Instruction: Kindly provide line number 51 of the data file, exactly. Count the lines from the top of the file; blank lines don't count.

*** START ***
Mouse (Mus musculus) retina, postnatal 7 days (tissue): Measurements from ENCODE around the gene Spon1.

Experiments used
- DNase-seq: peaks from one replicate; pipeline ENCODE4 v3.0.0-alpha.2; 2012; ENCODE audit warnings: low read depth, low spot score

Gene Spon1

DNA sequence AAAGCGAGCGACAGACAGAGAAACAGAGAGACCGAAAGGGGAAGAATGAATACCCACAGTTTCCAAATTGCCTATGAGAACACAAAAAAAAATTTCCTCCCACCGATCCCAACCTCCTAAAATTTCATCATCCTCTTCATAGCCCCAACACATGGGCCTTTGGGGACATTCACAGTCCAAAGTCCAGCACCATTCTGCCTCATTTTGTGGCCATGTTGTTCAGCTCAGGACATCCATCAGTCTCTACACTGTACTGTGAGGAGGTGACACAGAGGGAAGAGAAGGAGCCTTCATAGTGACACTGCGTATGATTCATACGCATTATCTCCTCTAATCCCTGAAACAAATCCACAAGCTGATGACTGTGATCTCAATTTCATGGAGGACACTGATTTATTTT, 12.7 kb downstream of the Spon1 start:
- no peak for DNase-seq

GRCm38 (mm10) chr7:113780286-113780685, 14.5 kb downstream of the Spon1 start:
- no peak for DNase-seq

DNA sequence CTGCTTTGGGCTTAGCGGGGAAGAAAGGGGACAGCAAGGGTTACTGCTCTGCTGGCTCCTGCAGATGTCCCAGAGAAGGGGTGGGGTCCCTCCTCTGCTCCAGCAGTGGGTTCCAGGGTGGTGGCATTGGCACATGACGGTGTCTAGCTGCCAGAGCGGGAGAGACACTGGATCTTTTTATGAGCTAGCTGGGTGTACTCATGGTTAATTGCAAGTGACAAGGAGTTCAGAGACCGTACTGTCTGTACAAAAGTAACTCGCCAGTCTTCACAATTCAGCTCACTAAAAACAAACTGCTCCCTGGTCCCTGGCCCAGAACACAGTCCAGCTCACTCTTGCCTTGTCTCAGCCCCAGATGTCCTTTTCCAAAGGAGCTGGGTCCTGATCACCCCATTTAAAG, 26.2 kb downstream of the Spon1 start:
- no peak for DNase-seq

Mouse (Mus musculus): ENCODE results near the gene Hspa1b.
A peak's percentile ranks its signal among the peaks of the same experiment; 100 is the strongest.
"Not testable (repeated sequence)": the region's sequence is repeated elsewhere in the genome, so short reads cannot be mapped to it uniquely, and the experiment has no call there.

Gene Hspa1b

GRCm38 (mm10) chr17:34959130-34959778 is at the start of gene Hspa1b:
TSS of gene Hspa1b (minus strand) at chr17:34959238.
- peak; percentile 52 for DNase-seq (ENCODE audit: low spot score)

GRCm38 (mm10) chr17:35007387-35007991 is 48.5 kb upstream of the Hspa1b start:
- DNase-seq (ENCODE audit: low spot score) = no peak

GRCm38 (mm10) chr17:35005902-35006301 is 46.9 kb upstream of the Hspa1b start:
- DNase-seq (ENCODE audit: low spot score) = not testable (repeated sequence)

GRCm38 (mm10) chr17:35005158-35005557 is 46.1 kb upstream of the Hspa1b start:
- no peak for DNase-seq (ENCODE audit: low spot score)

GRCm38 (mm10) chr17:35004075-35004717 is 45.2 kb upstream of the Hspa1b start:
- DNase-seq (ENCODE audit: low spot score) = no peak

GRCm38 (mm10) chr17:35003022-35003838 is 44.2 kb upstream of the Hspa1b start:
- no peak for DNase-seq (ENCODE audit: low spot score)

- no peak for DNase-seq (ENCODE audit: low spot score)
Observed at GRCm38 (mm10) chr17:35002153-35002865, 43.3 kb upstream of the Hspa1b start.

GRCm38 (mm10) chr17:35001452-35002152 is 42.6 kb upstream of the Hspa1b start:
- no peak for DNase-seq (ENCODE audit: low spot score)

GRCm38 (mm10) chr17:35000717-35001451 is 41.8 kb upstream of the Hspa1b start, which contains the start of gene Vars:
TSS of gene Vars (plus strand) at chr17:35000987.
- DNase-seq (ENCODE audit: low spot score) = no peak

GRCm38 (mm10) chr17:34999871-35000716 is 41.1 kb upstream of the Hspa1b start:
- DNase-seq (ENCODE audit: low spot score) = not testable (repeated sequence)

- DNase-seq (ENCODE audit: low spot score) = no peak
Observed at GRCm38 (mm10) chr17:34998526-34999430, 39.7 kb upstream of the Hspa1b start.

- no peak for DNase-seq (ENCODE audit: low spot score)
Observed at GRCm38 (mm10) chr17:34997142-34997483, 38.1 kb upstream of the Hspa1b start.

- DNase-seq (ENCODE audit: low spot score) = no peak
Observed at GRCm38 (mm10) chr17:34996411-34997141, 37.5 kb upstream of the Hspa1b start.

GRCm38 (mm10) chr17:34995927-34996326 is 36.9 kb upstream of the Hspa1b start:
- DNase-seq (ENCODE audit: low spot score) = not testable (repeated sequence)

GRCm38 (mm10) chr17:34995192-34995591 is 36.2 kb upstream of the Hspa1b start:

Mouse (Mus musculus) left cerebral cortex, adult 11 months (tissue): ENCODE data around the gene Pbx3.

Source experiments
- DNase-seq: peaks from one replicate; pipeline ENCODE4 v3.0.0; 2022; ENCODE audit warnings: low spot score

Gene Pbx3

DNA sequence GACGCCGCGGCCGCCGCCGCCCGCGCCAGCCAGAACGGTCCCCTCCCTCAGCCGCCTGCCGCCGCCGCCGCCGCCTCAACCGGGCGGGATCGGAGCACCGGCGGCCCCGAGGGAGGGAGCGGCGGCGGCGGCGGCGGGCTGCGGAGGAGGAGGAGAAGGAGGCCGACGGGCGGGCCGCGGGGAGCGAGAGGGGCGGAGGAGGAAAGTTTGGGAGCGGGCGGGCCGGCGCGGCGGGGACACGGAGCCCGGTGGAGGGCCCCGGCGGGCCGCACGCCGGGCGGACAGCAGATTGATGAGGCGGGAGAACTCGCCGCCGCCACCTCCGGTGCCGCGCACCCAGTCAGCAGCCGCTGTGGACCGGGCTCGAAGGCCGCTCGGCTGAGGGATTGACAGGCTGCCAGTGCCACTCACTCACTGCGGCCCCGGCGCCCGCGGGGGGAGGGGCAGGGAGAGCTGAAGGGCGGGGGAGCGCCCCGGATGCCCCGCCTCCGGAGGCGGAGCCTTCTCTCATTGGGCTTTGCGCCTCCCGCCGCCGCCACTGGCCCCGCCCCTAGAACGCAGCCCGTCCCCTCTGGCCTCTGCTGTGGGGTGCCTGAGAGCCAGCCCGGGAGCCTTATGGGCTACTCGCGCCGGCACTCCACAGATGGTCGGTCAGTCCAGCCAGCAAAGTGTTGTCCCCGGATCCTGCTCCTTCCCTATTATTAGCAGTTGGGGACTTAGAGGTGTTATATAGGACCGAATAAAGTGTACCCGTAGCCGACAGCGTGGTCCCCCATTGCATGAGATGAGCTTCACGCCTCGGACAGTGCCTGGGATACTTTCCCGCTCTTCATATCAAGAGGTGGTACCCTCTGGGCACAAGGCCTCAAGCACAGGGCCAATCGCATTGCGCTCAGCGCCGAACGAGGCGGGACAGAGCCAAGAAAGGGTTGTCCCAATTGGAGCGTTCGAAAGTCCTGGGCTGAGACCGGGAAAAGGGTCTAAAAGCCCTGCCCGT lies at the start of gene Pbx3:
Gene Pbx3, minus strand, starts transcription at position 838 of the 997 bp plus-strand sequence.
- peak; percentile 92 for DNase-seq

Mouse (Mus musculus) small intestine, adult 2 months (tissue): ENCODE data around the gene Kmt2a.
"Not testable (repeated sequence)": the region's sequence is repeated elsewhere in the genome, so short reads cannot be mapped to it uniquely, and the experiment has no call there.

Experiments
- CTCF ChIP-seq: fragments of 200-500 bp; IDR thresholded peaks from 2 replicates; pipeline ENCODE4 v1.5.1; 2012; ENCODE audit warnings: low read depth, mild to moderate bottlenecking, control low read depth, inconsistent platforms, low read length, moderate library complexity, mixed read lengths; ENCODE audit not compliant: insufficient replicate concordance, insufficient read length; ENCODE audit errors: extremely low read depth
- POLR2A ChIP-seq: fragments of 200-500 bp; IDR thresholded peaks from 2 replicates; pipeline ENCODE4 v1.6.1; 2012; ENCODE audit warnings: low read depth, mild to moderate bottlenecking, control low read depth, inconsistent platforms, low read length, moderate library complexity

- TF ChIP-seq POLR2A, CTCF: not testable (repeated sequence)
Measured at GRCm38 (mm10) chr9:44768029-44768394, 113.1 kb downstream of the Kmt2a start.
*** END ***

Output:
Gene Pbx3, minus strand, starts transcription at position 838 of the 997 bp plus-strand sequence.